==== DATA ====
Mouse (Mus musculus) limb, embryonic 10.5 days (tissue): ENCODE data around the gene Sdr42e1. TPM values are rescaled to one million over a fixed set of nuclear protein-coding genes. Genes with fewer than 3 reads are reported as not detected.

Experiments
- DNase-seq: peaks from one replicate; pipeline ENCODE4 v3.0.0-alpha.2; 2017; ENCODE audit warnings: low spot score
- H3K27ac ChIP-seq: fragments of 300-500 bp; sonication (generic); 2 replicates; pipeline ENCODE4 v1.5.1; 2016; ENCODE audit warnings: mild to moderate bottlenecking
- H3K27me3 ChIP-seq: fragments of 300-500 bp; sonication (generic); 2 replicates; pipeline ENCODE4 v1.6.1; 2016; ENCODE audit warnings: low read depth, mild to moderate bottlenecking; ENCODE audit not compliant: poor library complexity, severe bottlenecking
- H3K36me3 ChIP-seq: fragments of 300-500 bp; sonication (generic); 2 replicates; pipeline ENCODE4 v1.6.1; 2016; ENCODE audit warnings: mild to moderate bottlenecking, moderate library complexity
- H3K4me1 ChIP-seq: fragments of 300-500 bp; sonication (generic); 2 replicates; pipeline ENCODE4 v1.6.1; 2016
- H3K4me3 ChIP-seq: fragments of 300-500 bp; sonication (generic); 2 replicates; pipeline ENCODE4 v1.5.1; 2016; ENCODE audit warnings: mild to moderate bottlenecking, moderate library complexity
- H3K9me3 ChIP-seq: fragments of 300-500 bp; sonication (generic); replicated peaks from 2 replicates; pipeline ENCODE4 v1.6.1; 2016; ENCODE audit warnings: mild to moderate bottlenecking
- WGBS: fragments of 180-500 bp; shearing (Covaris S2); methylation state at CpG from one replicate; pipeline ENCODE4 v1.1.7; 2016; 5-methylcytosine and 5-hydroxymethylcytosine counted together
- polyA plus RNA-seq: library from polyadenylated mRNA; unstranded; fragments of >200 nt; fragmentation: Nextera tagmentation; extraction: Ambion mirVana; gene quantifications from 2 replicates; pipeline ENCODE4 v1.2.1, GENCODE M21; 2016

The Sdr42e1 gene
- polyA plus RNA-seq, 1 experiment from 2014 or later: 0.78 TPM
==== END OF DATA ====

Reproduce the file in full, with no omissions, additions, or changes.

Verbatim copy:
Mouse (Mus musculus) limb, embryonic 10.5 days (tissue): ENCODE data around the gene Sdr42e1. TPM values are rescaled to one million over a fixed set of nuclear protein-coding genes. Genes with fewer than 3 reads are reported as not detected.

Experiments
- DNase-seq: peaks from one replicate; pipeline ENCODE4 v3.0.0-alpha.2; 2017; ENCODE audit warnings: low spot score
- H3K27ac ChIP-seq: fragments of 300-500 bp; sonication (generic); 2 replicates; pipeline ENCODE4 v1.5.1; 2016; ENCODE audit warnings: mild to moderate bottlenecking
- H3K27me3 ChIP-seq: fragments of 300-500 bp; sonication (generic); 2 replicates; pipeline ENCODE4 v1.6.1; 2016; ENCODE audit warnings: low read depth, mild to moderate bottlenecking; ENCODE audit not compliant: poor library complexity, severe bottlenecking
- H3K36me3 ChIP-seq: fragments of 300-500 bp; sonication (generic); 2 replicates; pipeline ENCODE4 v1.6.1; 2016; ENCODE audit warnings: mild to moderate bottlenecking, moderate library complexity
- H3K4me1 ChIP-seq: fragments of 300-500 bp; sonication (generic); 2 replicates; pipeline ENCODE4 v1.6.1; 2016
- H3K4me3 ChIP-seq: fragments of 300-500 bp; sonication (generic); 2 replicates; pipeline ENCODE4 v1.5.1; 2016; ENCODE audit warnings: mild to moderate bottlenecking, moderate library complexity
- H3K9me3 ChIP-seq: fragments of 300-500 bp; sonication (generic); replicated peaks from 2 replicates; pipeline ENCODE4 v1.6.1; 2016; ENCODE audit warnings: mild to moderate bottlenecking
- WGBS: fragments of 180-500 bp; shearing (Covaris S2); methylation state at CpG from one replicate; pipeline ENCODE4 v1.1.7; 2016; 5-methylcytosine and 5-hydroxymethylcytosine counted together
- polyA plus RNA-seq: library from polyadenylated mRNA; unstranded; fragments of >200 nt; fragmentation: Nextera tagmentation; extraction: Ambion mirVana; gene quantifications from 2 replicates; pipeline ENCODE4 v1.2.1, GENCODE M21; 2016

The Sdr42e1 gene
- polyA plus RNA-seq, 1 experiment from 2014 or later: 0.78 TPM